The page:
Who are Adventists?
Belief in the nearness of the Second Coming of Christ is the essential and distinctive tenet of Adventists. By this definition, Adventists are found in large numbers in most Christian denominations, especially in those that may be classified as conservative and evangelical. While the historic creeds of Christendom affirm the belief that Jesus Christ will personally return at the end of the present age to effect the consummation of redemptive history, Adventists further believe that the prophetic portions of the Bible indicate the imminence of the Lord's return.
Denominations specifically denoted as Adventist today are the Advent Christian Church, with about 33,500 members in nine countries; the Church of God of the Abrahamic Faith, with 5,700 members in the United States and Canada; and the Seventh-day Adventist Church, with about 1,478,000 members in 200 countries.
The modern revival of Adventist belief is related to the "Adventual Awakening," which took place in America as a result of the lectures of William Miller on Biblical prophecy between 1831 and 1846. Miller persuaded large numbers of people that the probable time of Christ's return was between March 1843 and March 1844. His computations were based on a study of the prophecies of Daniel and the Book of Revelation, particularly the "2300 days" of Daniel 8:14. Although the Adventist bodies that developed from the "Adventual Awakening" dissociated themselves from Miller's time-setting calculations, they endorse the thesis that the prophecies of the Bible indicate that the Second Coming of Christ is relatively near.
The three specifically Adventist bodies practice baptism by immersion. Their study of Bible eschatology, in relation to their emphasis on the Second Coming of Christ, has resulted also in their holding in common the doctrine known as "Conditional Immortality." They reject the idea of the natural immortality of the soul and interpret the teaching of the Bible to be that man as a "living soul" is under sentence of death as a result of the Fall. Immortality, therefore, will be bestowed only at the time of the resurrection upon those who have experienced a faith relationship to Jesus Christ. Corollary to this interpretation of Scripture are the beliefs that the resurrection of the dead is essential to the completion of man's redemption, that death is a state of unconsciousness analogous to sleep, and that the destiny of the impenitent is annihilation.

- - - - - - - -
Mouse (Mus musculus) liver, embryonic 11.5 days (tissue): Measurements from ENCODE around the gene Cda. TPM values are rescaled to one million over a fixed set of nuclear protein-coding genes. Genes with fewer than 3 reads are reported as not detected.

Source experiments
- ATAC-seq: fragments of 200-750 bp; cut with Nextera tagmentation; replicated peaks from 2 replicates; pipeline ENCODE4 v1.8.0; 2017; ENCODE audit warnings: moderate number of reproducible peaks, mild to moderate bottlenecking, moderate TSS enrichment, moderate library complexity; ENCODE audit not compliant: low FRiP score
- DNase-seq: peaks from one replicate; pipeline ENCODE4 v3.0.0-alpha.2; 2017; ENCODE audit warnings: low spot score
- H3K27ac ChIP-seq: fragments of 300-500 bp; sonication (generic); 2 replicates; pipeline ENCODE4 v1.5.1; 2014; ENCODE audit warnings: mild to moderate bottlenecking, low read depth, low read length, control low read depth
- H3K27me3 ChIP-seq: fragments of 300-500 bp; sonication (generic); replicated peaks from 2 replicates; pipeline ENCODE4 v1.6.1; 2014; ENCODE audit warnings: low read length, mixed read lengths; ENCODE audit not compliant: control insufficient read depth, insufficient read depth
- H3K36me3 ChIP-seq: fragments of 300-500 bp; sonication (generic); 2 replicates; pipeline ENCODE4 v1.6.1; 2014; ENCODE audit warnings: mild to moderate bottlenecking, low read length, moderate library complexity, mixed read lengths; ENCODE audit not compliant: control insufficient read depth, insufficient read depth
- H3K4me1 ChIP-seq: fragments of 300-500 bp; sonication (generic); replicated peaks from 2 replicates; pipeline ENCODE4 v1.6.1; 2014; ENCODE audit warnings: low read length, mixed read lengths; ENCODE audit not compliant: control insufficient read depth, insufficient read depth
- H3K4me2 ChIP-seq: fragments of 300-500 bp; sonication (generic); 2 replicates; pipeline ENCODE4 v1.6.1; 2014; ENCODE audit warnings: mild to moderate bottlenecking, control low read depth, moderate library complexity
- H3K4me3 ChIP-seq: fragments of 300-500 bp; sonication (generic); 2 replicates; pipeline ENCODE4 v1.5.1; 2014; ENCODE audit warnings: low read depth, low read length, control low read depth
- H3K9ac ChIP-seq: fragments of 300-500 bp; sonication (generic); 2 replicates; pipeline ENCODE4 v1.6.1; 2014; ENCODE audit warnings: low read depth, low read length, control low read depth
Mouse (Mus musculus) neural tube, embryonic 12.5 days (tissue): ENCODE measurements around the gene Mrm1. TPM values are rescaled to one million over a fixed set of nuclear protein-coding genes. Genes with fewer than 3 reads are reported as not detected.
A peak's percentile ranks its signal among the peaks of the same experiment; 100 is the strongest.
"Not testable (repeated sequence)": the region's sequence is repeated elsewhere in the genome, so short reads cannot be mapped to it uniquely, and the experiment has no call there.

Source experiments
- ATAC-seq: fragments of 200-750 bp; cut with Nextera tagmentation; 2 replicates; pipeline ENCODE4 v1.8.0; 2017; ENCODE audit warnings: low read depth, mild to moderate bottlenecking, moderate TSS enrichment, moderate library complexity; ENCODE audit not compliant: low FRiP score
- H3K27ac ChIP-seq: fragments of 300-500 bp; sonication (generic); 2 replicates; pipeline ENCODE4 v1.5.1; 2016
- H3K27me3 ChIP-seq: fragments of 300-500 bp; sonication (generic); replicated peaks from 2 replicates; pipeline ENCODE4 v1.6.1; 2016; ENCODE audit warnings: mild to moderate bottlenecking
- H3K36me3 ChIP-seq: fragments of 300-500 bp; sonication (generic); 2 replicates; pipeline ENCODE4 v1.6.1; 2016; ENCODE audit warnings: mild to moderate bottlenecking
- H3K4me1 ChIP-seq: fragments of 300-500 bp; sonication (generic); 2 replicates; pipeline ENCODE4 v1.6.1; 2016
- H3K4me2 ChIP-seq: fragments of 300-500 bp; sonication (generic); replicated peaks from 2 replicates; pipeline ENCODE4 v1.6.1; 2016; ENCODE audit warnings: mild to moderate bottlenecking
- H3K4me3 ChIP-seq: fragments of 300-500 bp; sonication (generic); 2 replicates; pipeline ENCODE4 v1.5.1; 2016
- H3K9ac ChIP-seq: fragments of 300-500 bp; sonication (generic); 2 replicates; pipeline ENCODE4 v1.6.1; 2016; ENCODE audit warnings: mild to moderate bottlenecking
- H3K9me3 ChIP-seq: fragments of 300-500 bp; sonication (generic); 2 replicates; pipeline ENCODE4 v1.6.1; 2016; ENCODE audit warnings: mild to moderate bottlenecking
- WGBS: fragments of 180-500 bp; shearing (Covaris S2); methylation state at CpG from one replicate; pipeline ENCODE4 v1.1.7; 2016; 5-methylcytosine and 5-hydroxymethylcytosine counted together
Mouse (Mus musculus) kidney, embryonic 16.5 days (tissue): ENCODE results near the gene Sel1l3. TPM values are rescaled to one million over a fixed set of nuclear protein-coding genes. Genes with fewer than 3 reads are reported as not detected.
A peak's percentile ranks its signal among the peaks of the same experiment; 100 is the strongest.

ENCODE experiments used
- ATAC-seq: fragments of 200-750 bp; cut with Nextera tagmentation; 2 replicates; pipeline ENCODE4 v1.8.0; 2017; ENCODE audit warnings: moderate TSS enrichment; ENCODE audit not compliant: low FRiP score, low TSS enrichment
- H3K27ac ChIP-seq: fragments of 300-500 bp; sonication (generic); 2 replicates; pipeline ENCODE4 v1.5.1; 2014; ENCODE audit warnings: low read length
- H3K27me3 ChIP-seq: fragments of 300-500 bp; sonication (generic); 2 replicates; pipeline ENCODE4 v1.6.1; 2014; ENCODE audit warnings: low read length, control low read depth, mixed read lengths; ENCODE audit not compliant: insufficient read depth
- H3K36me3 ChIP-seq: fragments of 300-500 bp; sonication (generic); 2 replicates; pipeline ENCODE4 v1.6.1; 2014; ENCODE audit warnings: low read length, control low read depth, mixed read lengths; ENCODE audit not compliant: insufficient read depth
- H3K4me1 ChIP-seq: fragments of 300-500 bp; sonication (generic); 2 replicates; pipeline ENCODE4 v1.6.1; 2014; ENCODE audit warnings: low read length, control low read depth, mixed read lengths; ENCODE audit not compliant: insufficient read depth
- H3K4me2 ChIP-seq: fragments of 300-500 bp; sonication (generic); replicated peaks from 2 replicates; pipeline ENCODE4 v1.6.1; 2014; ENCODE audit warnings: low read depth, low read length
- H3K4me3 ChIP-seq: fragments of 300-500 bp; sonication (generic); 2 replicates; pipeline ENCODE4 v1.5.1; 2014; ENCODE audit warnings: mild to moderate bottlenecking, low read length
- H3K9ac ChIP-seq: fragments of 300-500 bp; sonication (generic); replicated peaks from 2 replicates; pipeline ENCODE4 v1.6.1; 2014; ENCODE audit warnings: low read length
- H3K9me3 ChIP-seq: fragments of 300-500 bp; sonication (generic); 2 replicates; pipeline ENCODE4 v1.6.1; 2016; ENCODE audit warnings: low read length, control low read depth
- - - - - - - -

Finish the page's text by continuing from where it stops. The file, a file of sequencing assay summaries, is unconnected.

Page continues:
Advent Christians and the Church of God of the Abrahamic Faith observe Sunday as the Christian day of worship and regard the New Covenant as fulfilling and supplanting the Old Covenant, but Seventh-day Adventists observe the Saturday Sabbath and certain other Old Testament requirements. With the exception of the Church of God, which holds a nontrinitarian doctrine of God, all the Adventist bodies affirm the major tenets of conservative Christian theology with respect to God, creation, sin, redemption, the atonement, and the experience of grace.